The laws of a country set out rules on what people can and cannot do, and the way in which these are enforced. The study of law is often divided into two broad categories: the study of the legal system itself (law) and the study of how it shapes society (legal studies). The most important areas of the law are criminal and civil, the former dealing with issues involving the criminal justice system and the latter providing an avenue to help resolve noncriminal issues between parties through the court system. Law is also used at the international level to establish rules on such matters as trade, the environment or military action.
The earliest laws were probably written by leaders to set out basic rules about how people should live together and interact with each other. Today most countries have a constitution which sets out the overall framework of the society and additional laws, called statutes, deal with details. In most democracies the people choose politicians to represent them in a legislature, such as Parliament in London, Congress in Washington or the Duma in Moscow. Legislators write laws and vote on whether to pass them. The courts interpret the laws and decide on what they mean in specific cases. The decisions of one court are binding on other courts in the same jurisdiction, but those of higher courts have more influence than those of lower courts.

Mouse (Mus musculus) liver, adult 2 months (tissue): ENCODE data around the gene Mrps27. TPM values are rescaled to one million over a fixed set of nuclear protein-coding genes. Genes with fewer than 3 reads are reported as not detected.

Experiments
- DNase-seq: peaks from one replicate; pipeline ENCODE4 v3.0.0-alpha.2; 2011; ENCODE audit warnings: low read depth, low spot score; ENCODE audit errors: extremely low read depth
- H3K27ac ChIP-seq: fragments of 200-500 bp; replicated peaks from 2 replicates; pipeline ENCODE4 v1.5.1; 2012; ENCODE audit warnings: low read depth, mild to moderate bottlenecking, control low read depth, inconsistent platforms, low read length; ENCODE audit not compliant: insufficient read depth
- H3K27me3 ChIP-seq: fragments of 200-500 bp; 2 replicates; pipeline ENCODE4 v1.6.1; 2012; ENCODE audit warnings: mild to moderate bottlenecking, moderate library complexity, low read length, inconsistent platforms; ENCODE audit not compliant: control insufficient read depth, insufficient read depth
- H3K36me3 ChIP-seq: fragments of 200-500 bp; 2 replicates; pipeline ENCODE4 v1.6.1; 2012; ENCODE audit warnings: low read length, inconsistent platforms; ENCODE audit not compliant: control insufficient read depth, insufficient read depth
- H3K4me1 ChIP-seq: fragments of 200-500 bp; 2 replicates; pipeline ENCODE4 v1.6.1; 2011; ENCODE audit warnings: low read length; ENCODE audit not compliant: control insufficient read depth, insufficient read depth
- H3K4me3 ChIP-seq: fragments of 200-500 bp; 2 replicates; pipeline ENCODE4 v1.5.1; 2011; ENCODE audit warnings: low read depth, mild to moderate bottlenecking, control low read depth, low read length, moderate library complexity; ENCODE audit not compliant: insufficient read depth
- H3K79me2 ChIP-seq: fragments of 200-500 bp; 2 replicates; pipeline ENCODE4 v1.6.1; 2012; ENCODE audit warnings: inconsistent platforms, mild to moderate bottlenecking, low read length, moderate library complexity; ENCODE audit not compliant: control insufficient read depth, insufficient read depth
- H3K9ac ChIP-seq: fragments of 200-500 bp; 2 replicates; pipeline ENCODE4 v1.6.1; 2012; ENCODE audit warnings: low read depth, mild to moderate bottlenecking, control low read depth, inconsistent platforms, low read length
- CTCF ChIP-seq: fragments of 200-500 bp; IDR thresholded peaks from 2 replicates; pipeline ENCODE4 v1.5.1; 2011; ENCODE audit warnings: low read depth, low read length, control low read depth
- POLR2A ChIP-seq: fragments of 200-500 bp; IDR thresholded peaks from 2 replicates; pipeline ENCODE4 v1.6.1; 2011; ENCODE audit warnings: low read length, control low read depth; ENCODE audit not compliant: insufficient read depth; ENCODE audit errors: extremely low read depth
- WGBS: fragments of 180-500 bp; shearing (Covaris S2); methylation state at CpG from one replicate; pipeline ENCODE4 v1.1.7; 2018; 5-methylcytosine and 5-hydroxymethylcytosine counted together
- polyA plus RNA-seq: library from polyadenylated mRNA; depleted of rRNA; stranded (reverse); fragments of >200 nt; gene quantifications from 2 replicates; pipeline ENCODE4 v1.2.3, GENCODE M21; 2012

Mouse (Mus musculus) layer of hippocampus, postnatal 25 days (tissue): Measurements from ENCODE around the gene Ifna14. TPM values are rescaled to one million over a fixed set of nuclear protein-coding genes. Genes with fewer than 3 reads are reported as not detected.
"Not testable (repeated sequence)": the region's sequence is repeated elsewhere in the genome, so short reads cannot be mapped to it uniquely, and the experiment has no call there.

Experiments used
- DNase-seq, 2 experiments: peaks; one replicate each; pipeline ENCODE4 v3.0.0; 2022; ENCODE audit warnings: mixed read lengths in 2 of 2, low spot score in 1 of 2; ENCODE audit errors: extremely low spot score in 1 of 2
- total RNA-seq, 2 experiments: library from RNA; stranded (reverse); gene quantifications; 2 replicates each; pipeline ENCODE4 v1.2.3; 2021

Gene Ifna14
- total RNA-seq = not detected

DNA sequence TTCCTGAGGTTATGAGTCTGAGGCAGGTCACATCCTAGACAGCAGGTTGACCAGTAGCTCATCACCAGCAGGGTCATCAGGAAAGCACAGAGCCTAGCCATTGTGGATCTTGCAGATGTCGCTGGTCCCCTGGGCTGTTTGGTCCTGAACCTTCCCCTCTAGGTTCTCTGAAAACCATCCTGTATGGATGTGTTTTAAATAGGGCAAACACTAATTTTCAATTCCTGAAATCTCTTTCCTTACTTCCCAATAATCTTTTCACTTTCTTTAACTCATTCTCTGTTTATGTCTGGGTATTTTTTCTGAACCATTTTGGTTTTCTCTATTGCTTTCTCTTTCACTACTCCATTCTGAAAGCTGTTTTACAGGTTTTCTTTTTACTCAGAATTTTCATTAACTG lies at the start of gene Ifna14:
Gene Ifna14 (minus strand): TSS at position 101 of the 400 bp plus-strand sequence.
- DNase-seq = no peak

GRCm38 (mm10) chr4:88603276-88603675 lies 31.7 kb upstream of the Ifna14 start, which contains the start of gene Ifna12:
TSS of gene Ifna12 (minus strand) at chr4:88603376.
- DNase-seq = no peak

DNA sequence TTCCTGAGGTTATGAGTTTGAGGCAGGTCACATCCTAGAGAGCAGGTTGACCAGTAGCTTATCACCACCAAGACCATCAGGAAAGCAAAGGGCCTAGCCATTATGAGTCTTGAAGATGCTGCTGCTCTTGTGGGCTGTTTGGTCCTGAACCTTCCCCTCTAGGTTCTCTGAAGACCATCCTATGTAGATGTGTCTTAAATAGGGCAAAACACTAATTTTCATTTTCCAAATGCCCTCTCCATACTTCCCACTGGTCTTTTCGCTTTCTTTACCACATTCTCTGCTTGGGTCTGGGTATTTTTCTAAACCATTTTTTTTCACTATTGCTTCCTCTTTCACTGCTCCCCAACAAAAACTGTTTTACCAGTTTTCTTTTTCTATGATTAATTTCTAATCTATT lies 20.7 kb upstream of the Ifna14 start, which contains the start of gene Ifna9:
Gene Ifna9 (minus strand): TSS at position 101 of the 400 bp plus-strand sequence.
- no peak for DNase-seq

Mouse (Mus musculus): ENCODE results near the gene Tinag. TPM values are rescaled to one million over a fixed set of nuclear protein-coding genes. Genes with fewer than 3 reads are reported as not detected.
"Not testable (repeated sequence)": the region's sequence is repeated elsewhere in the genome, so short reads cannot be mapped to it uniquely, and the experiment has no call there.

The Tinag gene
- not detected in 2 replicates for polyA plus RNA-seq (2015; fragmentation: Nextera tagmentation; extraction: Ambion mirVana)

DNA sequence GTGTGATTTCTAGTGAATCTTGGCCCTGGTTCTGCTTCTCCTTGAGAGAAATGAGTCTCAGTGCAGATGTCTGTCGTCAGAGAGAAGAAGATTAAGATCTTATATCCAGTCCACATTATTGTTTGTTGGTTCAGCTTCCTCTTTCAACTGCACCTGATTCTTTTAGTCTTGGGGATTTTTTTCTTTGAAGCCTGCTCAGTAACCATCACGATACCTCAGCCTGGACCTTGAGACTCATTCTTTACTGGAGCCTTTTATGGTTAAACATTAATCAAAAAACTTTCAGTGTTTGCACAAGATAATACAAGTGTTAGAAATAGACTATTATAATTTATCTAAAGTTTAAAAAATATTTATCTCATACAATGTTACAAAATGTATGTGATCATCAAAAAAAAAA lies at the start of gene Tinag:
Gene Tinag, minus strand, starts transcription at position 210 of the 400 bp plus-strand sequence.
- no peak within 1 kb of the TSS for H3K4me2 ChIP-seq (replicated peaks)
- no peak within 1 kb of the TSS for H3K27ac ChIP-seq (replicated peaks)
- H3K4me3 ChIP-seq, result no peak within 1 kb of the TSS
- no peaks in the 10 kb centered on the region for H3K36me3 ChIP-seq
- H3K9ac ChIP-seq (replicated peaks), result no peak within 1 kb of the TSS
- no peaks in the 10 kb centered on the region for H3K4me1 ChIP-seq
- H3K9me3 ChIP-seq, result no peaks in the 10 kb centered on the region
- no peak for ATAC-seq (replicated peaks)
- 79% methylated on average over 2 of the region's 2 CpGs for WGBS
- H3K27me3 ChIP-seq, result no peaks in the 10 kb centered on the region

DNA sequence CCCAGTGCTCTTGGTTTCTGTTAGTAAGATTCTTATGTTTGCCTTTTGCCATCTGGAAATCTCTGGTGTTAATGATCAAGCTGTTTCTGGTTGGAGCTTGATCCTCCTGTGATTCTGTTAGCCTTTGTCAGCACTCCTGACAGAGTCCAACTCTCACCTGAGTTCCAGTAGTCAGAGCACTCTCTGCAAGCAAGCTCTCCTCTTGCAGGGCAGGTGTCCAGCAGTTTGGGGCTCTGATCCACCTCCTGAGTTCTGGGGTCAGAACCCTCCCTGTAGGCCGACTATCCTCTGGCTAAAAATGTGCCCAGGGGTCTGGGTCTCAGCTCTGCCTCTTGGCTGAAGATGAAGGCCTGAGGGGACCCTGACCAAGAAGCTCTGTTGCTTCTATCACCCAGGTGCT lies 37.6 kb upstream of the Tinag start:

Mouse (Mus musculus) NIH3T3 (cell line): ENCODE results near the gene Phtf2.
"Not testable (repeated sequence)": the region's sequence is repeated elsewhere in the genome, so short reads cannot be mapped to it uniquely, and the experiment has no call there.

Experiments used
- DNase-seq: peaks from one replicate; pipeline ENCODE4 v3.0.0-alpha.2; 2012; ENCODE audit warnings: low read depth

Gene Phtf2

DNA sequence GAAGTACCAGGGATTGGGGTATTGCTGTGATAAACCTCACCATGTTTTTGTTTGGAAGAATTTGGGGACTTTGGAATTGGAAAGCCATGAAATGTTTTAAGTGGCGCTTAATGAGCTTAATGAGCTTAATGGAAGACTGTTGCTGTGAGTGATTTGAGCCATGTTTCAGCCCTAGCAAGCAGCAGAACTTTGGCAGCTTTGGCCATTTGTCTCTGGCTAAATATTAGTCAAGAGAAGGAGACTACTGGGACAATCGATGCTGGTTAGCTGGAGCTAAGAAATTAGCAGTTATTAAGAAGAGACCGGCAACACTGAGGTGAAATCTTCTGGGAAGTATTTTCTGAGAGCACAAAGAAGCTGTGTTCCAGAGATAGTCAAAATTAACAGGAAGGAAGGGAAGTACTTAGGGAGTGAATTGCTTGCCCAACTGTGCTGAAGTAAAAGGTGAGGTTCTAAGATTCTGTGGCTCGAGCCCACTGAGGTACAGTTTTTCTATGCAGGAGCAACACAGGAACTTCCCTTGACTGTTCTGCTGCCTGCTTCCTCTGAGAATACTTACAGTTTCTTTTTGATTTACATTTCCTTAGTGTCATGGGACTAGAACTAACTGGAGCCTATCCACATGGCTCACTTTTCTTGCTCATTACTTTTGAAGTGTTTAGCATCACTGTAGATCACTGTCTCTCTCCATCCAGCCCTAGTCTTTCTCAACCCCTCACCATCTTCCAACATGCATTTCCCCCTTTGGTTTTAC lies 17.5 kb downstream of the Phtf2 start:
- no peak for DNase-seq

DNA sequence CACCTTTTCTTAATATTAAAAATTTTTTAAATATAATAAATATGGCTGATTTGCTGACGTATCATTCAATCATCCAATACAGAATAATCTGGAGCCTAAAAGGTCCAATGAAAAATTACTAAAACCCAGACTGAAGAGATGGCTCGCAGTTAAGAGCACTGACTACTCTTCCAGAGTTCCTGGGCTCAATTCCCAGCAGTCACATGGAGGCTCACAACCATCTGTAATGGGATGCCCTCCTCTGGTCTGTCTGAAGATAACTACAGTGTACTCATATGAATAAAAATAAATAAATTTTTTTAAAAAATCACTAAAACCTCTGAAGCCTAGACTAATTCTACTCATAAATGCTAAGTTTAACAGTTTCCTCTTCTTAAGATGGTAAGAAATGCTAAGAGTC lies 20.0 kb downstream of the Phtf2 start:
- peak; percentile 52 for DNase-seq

Most societies have a wide range of laws to cover the most common situations that arise in everyday life. Contract law regulates agreements to exchange goods and services, such as buying a bus ticket or trading shares on a stock market. Property law defines people’s rights and duties toward tangible possessions, such as land or buildings, and intangible assets, such as bank accounts and shares of stock. The law of torts covers the way in which people can be compensated for injury and damage caused by others.
A lot of debate takes place about what is actually ‘the law’, and this is a central area of study for students of law. A lively debate for example is over whether judges should be allowed to follow their own inclinations in the interpretation of the law, rather than being bound by a ‘code’ or ‘rules’ that have been laid down before them. This kind of discussion is a key part of the law’s ongoing evolution and makes it an interesting area to explore.